Going behind the scenes at Oliver Adams’ bakery headquarters felt a little like the golden ticket winners’ excitement on entering Willy Wonka’s chocolate factory, in Roald Dahl’s famous tale.
Of course, there were no Oompa Loompas, but instead plenty of employees hard at work piping the eyes onto delicious-looking gingerbread men, arranging pastries on baking trays and frying endless rows of doughnuts.
Doughnuts were the reason for my visit, timed to coincide with the celebration of National Doughnut Week which starts on Saturday and ends on May 18.
And the county’s own Oliver Adams base, in Gladstone Road, Northampton, was an excellent place to find out more about this traditional confectionery, as its bakers make as many as 3,000 a day, six days a week.
These sugary treats are then whisked away to about 50 locations, including 27 Northamptonshire-based Oliver Adams bakeries and others in the Birmingham area, known as Firkins bakeries.
Jane Matthews, area manager for Northamptonshire, said: “During National Doughnut Week, 5p from every doughnut sale goes to The Children’s Trust [which helps children with multiple disabilities].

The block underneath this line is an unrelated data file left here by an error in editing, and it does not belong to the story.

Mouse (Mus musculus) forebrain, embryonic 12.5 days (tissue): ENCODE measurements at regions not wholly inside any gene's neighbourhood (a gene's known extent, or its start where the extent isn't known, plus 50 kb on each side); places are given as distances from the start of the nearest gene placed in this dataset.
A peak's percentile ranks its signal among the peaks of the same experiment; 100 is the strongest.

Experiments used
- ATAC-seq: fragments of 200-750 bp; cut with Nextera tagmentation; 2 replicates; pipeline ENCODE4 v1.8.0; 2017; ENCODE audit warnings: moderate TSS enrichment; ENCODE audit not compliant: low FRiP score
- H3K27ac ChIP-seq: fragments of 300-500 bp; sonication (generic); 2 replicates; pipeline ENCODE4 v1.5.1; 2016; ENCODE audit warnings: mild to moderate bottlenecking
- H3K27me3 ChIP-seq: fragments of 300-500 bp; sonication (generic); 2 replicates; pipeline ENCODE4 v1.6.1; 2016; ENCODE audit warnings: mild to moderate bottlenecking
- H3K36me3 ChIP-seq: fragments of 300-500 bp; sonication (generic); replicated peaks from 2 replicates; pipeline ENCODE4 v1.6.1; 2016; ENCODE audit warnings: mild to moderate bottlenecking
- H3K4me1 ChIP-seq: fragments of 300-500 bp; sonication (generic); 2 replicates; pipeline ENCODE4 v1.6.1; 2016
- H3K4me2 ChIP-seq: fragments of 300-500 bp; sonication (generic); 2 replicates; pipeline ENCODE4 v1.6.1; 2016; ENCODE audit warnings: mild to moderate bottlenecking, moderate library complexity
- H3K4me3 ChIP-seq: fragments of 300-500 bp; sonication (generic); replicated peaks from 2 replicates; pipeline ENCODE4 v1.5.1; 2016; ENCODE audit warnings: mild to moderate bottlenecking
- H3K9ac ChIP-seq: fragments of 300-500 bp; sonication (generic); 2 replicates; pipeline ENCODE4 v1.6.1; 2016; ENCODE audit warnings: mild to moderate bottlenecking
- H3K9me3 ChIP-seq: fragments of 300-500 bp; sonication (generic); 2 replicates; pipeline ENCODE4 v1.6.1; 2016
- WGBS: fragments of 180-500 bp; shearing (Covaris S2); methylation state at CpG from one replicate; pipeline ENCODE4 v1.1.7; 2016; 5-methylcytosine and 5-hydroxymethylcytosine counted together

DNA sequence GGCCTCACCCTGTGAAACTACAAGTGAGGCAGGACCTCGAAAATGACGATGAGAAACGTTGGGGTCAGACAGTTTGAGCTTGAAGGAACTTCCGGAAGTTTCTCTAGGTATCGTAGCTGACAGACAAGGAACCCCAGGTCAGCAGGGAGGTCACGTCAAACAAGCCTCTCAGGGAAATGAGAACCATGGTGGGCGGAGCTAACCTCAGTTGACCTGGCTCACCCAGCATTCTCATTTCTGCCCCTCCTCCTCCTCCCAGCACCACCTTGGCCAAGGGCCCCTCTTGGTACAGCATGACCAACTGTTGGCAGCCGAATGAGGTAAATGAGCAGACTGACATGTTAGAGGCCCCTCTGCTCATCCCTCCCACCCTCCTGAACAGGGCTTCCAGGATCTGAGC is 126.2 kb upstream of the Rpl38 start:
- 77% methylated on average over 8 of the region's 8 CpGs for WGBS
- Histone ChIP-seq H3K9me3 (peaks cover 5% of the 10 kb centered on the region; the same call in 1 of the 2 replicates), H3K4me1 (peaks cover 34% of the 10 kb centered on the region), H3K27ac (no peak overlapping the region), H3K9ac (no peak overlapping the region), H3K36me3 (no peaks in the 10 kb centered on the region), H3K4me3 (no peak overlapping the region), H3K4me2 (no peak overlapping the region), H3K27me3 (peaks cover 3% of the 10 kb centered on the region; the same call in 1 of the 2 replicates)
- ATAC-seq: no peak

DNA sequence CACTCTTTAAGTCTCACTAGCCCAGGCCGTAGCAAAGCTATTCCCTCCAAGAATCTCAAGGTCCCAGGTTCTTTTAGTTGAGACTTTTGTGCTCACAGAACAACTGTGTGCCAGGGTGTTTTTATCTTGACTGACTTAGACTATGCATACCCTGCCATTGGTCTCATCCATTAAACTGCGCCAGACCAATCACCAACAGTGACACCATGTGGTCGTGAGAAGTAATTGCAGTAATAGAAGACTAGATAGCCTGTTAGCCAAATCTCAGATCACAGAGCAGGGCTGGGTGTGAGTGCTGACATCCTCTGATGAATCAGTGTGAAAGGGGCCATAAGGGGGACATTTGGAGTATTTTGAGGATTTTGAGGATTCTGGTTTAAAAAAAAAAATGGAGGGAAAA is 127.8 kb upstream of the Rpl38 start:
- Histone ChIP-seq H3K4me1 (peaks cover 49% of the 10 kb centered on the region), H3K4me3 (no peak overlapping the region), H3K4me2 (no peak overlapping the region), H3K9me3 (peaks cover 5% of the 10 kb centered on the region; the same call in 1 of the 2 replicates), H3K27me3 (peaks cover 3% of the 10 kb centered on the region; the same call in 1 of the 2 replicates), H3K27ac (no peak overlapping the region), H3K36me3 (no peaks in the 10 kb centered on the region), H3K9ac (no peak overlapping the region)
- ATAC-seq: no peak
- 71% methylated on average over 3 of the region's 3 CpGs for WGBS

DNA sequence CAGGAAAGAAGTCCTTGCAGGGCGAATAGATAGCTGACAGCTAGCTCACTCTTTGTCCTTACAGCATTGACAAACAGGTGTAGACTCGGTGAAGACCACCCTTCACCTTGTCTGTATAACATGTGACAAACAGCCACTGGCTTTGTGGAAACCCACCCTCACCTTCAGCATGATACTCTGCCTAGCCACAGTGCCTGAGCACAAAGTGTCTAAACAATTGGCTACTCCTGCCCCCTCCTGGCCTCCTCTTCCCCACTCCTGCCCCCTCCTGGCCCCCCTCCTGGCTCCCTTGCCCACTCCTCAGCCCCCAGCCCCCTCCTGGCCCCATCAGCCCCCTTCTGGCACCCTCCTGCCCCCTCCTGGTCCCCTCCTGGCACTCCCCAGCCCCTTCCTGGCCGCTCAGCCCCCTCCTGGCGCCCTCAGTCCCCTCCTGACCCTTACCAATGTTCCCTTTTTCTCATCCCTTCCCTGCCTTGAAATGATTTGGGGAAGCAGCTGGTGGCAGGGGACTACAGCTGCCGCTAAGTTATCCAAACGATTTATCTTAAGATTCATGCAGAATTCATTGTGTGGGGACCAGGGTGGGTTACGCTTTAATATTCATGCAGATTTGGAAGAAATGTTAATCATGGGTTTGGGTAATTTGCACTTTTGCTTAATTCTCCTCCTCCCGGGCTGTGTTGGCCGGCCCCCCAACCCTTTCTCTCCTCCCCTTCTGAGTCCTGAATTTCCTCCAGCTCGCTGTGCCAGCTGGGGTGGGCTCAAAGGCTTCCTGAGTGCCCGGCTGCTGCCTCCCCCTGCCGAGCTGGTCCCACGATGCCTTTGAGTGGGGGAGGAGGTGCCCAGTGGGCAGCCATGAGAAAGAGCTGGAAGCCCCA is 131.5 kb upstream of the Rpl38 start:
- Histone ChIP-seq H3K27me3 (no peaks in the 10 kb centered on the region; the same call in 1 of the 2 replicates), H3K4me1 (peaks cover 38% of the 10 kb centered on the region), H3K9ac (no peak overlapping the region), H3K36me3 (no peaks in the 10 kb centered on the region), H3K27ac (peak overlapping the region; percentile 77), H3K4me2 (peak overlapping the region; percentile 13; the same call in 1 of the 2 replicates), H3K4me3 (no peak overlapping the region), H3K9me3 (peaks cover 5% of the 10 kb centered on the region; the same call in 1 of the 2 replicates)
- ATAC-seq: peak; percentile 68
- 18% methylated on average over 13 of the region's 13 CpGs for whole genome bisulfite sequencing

“This year we have brought in new flavours: lemon and lime, summer fruit, chocolate orange and millionaire’s shortbread varieties. They have been brought in for this week, but will probably become permanent.”
I watched as bakery manager, Terry Lloyd, put row after row of freshly-made doughnuts through the frying machine. There are already many types made at the bakery, including caramel doughnuts, plain and sugar rings, as well as iced rings covered in hundreds and thousands.
Terry said: “Most of this work is done at night. There are thousands made, but it depends, when the weather changes the attitude to the cake changes.”
The bakery staff admit that the chilly months of autumn and winter are peak doughnut-eating times, but the demand keeps them busy all year around.
First the dough is created, using a premix containing yeast and flour.
The dough pieces are then frozen and taken out to thaw, before being put in a warm box – or ‘prover’ – where they start to rise.
A frying process then follows and, once cooled, the final stage is the filling and decorating. For example, with a jam doughnut, a nozzle will be inserted into each cake to fill it with jam and it will be coated with sugar.
Terry said: “It is pretty straightforward and one of the easier products to finish, but it is a staple. Everyone loves a doughnut.”
But which is the most popular?
Jane said: “Probably the jam doughnut is the most popular, you can get a box of four which is much cheaper. I think doughnuts are popular, people buy them. They are quite American and with people travelling more, they see what they are doing in America and want to try more types.”
Terry said: “The jam doughnut is still popular, people like to see if they can eat one without licking their lips. We add that bit of extra jam and Thomas Adams, our MD, likes to say our doughnuts are jammier than anywhere else.”